The recent spate of acquisitions in the networking market continued last week when Cisco snapped up Netsys Technologies.
Cisco has bought privately-held Netsys in a stock purchase deal worth $79 million (#49.3 million). It follows several larger deals in the sector
Netsys specialises in developing network modelling, planning and analysis tools which help managers control multimedia and multi-protocol networks on hybrid platforms. The tools are based on Internet protocols.
Under the deal, Netsys' 50 employees will be absorbed into Cisco's central engineering team. Cisco has held a minority equity interest in Netsys since February 1995, and was previously a reseller of the company's products.
Alison Taylor, an analyst at Dataquest, applauded Cisco's move. "Network management is becoming so critical that Cisco really needs it. Cisco is good at acquiring technologies - it's a company that has the ability to integrate new technology and carry on," she said.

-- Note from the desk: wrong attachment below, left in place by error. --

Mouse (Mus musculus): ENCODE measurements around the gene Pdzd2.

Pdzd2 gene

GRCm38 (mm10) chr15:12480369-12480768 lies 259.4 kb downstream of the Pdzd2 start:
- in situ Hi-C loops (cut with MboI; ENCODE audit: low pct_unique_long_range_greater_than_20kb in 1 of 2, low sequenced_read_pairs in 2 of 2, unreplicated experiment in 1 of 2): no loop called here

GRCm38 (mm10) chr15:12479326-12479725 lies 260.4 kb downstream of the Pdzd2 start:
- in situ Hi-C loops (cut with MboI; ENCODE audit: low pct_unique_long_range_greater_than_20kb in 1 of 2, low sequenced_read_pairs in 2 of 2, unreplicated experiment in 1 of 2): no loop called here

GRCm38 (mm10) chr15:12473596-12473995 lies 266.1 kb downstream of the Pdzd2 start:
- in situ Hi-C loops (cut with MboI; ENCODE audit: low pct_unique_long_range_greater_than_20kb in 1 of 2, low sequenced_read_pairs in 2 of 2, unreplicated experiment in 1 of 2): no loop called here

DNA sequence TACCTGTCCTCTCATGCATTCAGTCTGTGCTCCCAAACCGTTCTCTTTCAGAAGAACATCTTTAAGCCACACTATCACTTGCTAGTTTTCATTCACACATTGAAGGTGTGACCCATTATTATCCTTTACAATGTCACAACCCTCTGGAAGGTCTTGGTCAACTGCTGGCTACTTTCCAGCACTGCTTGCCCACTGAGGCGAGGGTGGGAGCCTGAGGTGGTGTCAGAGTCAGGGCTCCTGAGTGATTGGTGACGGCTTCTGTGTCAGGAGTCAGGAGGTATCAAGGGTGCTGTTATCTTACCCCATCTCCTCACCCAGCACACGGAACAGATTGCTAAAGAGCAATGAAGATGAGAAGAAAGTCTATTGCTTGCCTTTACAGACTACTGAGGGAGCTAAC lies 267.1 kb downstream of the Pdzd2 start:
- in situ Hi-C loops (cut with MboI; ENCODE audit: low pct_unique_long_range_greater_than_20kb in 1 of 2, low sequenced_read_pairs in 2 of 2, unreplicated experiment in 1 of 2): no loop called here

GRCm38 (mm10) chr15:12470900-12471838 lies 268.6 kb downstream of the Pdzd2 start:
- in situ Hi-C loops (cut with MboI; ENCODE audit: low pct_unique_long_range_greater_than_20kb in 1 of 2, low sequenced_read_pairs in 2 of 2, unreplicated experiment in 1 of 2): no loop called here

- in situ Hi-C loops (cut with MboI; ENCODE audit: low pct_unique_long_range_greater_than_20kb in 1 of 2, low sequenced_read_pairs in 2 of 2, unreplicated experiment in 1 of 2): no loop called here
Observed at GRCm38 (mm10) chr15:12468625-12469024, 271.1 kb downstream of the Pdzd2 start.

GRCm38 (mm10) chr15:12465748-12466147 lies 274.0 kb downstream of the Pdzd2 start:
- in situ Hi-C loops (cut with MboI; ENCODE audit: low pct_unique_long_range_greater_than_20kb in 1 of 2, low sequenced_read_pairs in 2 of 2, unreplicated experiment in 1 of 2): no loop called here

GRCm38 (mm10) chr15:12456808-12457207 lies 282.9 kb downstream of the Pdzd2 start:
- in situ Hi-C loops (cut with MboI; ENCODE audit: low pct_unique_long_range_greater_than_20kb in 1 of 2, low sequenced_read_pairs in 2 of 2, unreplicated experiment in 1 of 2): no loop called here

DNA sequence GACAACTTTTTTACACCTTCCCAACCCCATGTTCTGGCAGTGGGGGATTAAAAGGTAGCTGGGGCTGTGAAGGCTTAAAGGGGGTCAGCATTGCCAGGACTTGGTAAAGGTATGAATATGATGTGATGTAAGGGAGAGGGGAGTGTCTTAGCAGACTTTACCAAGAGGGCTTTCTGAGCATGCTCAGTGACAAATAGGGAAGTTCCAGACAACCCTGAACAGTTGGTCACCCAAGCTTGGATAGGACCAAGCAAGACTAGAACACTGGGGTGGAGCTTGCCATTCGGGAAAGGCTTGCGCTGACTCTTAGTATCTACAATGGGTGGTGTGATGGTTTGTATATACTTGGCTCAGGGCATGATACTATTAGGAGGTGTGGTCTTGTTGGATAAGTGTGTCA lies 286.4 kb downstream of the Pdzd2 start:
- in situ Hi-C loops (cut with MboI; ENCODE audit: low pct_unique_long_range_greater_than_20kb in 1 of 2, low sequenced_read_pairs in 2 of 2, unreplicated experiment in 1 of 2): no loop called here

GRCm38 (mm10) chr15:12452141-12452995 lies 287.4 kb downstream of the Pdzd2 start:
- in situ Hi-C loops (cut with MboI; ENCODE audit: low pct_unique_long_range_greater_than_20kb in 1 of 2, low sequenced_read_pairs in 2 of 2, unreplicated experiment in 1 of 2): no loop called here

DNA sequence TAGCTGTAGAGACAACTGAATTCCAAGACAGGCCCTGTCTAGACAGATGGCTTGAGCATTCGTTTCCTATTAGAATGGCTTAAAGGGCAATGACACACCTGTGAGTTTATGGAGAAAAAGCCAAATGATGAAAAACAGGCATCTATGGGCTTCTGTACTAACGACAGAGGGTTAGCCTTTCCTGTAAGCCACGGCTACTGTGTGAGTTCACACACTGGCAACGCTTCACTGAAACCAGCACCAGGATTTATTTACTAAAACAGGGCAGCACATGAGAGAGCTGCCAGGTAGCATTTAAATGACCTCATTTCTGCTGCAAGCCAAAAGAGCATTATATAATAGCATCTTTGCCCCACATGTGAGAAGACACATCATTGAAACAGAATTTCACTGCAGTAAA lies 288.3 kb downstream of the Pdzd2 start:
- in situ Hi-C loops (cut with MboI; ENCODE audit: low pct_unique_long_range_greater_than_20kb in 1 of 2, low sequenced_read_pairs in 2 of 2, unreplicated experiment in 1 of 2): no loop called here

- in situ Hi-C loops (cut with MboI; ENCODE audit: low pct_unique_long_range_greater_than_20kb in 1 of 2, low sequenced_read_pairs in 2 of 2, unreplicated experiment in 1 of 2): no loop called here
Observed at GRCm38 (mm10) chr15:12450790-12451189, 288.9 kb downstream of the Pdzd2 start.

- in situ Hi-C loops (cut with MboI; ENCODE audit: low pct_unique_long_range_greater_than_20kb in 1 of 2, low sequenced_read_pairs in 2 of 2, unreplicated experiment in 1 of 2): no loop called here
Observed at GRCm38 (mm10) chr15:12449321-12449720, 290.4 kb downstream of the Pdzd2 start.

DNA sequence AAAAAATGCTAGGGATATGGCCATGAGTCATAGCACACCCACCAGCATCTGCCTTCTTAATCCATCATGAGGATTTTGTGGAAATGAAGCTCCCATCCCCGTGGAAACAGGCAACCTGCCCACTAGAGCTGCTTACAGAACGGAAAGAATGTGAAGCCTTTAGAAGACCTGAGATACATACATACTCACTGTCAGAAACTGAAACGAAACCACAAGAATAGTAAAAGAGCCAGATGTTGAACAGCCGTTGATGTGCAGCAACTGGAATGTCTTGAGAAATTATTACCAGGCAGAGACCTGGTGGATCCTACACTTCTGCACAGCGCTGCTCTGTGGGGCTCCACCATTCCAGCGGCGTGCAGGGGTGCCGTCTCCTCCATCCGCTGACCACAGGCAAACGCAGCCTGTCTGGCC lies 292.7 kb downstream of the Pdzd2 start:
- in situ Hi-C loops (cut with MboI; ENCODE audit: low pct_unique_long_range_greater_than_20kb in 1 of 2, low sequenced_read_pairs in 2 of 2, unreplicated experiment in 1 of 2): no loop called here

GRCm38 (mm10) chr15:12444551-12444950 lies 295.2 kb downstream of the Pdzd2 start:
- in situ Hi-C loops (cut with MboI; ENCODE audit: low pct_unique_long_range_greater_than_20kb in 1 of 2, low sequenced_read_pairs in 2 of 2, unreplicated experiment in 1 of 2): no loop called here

It is Cisco's fourteenth acquisition in two years and marks a continuing trend in the networking market. The situation was suitably summed up by William Seifert, founder of Agile Networks, which was recently bought by Lucent: "In our business today, there isn't a place for small companies to play. We need to stand on broad shoulders."
WHO'S BOUGHT WHAT?
This autumn's big networking deals:
8 October - Lucent acquires Agile Networks, a VLAN specialist, for a sum rumoured to be around $100 million
7 October - 3Com buys OnStream, manufacturer of ATM and broadband WAN access products, for $245 million
27 September - Cabletron takes over Netlink, maker of WAN access products, for $160 million
27 September - Cisco completes acquisition of Granite, specialist in Gigabit Ethernet, for $220 million.
Topological photonic chips promise a more robust option for scalable quantum computers
In quantum physics both the chicken and the egg can come first, claim University of Queensland researchers
Cause-and-effect is not always straightforward in quantum physics
Mark Carney said that about 10 per cent of UK jobs would be replaced by automation: lower than earlier estimates
WSJ claims that staff have rubbed out bad reviews for $300 per review